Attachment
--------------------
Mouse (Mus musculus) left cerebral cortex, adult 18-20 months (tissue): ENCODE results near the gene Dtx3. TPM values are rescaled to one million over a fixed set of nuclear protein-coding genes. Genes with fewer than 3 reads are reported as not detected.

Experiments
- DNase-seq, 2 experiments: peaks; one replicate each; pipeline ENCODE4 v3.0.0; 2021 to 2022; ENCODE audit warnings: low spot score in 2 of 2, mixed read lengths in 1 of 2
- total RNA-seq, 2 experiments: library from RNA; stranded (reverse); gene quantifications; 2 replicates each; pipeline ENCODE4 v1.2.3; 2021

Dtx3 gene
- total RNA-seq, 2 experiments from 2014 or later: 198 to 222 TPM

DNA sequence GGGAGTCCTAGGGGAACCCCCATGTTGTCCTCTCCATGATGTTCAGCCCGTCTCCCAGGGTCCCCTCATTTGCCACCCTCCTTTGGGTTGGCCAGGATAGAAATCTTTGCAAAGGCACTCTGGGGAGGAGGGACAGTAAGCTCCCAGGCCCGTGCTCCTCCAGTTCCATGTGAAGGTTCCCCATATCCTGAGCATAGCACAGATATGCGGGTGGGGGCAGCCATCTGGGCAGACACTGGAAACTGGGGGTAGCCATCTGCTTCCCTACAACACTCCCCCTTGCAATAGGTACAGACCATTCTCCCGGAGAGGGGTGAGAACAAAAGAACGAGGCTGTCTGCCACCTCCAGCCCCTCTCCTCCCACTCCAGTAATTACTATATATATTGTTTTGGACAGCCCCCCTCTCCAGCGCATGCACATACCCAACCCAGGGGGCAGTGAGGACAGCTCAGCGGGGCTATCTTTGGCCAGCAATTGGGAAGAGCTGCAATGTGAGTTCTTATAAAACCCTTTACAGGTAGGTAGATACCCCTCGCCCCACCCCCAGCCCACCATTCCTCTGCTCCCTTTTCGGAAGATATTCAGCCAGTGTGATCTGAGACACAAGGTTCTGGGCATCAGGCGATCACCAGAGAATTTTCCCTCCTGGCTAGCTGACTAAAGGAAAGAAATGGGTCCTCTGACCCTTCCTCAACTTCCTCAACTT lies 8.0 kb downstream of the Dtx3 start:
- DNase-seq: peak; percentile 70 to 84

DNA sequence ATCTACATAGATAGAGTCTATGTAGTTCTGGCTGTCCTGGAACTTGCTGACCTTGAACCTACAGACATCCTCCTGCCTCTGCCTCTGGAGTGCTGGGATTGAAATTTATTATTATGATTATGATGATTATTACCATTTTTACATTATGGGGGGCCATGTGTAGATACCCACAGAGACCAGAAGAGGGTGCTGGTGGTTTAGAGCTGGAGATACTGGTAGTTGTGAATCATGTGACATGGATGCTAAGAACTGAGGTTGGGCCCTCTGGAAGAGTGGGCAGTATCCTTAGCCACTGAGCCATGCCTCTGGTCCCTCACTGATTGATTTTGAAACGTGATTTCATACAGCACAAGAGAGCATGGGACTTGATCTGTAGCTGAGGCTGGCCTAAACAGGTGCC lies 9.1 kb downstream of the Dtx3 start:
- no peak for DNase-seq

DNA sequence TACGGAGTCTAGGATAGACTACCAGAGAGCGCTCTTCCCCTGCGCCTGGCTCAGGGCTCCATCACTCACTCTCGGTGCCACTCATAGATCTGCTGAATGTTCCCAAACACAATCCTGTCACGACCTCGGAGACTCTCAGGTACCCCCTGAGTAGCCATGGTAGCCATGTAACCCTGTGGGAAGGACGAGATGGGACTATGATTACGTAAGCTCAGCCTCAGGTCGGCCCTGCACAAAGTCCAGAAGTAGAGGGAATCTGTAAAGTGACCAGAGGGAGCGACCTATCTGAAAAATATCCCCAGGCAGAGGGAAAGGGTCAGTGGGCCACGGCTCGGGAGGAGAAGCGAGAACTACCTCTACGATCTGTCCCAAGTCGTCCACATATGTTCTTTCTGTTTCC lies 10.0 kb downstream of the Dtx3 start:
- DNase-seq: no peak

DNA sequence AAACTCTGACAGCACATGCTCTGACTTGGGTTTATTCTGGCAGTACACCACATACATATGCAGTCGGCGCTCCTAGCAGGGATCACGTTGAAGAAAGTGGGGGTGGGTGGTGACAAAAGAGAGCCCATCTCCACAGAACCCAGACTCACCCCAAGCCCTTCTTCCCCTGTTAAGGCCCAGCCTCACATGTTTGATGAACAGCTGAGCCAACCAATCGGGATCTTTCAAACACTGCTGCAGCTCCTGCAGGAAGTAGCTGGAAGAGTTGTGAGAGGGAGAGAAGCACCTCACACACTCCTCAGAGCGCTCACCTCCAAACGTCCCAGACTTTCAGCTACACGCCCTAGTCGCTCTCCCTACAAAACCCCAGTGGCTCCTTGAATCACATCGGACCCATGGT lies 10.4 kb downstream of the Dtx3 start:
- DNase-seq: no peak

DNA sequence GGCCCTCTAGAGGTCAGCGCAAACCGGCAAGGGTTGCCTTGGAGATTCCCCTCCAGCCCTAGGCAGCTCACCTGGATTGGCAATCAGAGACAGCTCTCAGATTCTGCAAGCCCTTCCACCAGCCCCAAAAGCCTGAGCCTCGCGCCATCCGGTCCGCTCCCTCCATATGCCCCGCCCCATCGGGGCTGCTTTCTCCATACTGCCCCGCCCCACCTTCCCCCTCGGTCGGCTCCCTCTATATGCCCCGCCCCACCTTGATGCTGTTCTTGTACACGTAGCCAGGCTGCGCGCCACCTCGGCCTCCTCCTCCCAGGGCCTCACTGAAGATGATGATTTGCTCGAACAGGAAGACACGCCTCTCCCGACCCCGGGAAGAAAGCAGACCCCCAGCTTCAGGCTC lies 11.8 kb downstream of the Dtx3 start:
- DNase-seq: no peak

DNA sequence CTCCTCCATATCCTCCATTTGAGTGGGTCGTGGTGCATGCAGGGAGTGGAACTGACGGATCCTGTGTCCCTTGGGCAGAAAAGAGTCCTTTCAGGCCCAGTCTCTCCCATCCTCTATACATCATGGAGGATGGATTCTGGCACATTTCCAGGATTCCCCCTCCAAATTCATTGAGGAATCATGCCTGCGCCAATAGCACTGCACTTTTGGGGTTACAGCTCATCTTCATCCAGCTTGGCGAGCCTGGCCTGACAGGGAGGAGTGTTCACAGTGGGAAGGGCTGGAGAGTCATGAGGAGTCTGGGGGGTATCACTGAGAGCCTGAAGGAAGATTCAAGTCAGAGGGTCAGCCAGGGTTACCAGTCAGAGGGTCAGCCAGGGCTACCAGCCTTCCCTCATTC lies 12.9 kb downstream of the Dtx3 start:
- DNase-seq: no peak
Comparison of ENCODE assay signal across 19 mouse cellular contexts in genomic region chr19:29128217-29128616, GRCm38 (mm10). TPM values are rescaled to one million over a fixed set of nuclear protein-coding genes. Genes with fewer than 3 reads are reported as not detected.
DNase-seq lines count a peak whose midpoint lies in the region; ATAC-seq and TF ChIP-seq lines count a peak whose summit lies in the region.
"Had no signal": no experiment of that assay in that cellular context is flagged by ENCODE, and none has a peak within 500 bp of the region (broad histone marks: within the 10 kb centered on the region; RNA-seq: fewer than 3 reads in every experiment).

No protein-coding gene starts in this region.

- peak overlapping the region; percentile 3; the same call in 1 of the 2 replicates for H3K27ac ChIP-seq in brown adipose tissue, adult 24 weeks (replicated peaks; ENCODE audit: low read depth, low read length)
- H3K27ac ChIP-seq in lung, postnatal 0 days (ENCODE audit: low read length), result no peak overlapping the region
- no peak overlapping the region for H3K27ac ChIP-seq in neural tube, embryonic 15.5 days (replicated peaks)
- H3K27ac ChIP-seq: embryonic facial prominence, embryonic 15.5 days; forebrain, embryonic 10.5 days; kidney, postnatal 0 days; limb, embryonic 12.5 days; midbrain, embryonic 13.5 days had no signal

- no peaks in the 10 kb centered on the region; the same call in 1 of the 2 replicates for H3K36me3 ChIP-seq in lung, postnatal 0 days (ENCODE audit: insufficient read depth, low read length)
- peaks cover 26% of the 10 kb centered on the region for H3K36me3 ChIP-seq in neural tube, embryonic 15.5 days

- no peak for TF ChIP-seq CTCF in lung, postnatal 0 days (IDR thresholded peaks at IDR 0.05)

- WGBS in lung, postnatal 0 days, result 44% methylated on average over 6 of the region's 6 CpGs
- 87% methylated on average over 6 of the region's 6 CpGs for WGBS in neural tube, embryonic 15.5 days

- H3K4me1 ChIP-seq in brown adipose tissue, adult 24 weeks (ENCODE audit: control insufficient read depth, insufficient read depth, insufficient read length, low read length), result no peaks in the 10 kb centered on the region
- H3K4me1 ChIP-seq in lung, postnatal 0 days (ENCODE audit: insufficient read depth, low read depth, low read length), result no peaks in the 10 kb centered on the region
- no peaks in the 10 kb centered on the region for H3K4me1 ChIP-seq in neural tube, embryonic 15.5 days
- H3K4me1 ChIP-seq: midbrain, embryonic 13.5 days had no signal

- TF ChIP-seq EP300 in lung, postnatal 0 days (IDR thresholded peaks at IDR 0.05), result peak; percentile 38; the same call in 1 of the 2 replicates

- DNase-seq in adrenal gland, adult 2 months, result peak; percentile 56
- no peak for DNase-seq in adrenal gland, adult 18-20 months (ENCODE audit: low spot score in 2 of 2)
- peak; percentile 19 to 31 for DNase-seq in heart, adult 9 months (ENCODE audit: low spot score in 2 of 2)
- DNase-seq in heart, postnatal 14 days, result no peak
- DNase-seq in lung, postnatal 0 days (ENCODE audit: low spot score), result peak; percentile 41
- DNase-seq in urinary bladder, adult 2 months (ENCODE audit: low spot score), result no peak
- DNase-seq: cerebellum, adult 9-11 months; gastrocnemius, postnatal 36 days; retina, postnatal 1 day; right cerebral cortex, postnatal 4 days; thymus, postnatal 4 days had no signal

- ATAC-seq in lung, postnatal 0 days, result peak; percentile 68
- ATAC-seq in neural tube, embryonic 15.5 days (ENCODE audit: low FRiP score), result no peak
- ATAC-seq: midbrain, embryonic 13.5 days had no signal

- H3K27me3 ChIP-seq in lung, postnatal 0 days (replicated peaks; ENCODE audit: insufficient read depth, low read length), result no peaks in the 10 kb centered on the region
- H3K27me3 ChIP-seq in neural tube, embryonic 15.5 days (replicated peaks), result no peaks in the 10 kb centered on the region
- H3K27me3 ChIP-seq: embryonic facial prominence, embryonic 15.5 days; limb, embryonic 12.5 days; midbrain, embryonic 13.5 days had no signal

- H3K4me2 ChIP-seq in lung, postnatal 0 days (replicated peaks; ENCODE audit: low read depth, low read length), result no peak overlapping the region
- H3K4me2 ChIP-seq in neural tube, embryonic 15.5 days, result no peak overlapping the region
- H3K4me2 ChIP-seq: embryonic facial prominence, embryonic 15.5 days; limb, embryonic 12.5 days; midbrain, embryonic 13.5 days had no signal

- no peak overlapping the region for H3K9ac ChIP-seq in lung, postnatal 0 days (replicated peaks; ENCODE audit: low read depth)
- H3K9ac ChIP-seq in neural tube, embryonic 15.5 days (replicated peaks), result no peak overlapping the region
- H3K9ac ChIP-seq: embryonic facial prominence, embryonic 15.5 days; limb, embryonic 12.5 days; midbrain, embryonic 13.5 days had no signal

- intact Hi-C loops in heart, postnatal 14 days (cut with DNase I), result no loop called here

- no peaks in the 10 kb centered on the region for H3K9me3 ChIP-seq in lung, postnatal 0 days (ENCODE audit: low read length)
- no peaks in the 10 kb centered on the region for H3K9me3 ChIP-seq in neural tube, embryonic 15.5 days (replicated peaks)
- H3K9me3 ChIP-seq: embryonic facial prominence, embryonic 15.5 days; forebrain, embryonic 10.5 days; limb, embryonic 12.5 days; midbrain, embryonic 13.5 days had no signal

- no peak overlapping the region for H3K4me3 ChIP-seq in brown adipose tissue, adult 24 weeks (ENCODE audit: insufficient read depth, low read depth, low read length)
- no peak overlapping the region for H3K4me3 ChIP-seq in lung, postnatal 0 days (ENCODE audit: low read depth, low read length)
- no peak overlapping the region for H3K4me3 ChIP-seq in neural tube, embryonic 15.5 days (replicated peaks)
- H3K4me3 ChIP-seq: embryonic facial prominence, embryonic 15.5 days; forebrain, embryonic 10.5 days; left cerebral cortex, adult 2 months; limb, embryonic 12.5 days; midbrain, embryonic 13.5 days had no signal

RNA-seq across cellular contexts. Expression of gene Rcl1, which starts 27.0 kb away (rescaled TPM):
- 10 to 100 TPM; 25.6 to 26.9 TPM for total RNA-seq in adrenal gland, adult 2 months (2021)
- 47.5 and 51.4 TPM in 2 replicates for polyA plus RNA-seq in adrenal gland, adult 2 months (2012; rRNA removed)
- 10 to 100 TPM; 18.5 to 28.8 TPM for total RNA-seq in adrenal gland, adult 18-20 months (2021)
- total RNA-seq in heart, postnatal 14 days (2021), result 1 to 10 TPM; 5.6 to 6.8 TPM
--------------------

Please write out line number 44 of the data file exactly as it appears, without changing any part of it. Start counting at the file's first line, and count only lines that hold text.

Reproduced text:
- ATAC-seq in lung, postnatal 0 days, result peak; percentile 68